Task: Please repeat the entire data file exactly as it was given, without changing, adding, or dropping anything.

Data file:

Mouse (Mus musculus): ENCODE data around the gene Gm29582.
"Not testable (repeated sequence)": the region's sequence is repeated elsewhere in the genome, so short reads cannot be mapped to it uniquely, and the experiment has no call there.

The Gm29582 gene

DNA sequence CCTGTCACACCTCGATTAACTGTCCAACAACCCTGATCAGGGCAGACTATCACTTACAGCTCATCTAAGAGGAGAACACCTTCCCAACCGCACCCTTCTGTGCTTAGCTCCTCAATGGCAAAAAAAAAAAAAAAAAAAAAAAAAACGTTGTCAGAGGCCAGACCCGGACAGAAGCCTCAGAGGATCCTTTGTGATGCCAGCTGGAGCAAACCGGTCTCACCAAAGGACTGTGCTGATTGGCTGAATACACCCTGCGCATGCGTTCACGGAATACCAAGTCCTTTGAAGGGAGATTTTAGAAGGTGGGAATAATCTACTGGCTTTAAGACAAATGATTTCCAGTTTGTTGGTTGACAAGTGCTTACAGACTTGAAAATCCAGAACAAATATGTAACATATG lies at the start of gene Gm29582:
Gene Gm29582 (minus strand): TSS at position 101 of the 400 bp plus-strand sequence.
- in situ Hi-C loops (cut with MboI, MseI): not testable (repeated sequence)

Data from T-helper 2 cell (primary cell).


Mouse (Mus musculus): ENCODE data around the gene Gm29582.
"Not testable (repeated sequence)": the region's sequence is repeated elsewhere in the genome, so short reads cannot be mapped to it uniquely, and the experiment has no call there.

The Gm29582 gene

DNA sequence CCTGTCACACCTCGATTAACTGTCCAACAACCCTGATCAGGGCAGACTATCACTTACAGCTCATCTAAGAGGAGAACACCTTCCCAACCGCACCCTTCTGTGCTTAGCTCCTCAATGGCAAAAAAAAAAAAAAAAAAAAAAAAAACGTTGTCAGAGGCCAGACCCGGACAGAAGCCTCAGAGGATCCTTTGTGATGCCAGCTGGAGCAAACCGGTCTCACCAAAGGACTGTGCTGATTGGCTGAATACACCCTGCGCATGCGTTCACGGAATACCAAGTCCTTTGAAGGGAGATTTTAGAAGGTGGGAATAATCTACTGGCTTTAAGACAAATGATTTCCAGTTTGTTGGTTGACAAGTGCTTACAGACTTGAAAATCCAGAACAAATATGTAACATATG lies at the start of gene Gm29582:
Gene Gm29582 (minus strand): TSS at position 101 of the 400 bp plus-strand sequence.
- in situ Hi-C loops (cut with MboI, MseI): not testable (repeated sequence)

Data from T-helper 2 cell (primary cell).